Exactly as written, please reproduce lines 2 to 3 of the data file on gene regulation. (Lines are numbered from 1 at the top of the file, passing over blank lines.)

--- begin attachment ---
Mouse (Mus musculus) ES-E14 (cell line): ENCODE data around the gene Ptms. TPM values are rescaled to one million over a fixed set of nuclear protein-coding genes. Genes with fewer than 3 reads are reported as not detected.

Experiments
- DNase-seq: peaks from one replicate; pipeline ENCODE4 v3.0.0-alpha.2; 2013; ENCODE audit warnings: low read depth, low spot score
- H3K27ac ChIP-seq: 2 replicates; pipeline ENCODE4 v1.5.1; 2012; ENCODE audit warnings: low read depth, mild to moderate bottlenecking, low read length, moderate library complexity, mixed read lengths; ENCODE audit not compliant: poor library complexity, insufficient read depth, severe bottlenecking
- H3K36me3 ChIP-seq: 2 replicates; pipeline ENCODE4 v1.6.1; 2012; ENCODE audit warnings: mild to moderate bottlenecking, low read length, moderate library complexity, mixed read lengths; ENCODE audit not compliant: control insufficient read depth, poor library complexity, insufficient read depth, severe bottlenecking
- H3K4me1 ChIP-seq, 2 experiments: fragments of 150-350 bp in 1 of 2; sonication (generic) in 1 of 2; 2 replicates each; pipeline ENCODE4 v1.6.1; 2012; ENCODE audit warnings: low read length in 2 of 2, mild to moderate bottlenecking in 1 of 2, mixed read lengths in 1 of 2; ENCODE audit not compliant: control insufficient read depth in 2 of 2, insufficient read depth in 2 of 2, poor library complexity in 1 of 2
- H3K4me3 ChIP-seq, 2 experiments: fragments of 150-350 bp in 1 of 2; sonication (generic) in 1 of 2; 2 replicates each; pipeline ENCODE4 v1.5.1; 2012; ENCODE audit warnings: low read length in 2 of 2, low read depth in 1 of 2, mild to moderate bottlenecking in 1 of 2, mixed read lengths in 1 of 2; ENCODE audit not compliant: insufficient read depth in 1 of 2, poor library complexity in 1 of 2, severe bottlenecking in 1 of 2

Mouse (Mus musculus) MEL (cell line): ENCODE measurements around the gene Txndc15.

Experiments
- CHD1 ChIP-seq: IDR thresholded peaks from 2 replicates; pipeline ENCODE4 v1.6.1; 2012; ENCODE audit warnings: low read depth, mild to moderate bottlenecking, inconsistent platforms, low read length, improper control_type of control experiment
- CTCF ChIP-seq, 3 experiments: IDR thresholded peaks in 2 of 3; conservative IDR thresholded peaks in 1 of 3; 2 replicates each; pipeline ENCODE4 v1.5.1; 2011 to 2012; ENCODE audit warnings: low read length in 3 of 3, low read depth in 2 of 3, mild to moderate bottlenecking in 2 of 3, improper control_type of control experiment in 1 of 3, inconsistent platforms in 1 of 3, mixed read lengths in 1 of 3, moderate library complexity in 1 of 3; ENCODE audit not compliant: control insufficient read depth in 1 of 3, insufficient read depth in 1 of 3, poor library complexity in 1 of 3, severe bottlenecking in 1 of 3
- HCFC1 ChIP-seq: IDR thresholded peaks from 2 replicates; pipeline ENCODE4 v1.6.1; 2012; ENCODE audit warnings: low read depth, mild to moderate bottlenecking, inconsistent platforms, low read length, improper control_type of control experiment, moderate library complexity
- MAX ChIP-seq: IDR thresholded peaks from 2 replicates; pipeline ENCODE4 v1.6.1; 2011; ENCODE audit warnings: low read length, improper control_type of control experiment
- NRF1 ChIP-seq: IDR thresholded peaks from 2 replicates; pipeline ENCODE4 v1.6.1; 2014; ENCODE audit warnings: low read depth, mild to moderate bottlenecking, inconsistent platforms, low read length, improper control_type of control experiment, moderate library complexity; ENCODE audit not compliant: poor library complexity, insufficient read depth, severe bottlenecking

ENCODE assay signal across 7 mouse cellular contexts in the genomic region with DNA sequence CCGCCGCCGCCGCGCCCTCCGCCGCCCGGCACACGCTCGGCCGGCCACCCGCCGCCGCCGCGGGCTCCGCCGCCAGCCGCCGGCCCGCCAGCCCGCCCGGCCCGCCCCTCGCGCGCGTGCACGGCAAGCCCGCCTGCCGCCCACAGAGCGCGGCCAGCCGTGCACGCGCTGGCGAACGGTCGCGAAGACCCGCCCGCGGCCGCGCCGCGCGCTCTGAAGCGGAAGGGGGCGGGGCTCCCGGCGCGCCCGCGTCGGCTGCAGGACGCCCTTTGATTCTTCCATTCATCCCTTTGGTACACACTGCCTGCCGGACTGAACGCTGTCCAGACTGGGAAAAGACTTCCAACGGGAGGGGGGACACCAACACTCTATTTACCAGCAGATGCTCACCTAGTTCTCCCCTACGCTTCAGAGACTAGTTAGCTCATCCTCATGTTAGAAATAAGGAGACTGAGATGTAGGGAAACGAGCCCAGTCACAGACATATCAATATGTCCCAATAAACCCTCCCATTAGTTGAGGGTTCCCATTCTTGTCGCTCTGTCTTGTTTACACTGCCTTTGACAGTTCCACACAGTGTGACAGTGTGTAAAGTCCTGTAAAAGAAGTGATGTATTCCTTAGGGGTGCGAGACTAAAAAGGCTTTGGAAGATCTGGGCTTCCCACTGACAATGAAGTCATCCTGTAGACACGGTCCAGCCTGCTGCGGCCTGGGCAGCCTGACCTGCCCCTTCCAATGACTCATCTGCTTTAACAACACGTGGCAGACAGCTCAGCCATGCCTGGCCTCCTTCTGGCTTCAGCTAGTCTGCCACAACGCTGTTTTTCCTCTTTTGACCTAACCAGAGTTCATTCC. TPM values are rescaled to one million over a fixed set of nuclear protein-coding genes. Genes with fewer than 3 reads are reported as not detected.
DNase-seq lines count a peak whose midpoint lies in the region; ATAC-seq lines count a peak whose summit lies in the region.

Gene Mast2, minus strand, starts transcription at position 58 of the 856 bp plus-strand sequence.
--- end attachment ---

Experiments
- DNase-seq: peaks from one replicate; pipeline ENCODE4 v3.0.0-alpha.2; 2013; ENCODE audit warnings: low read depth, low spot score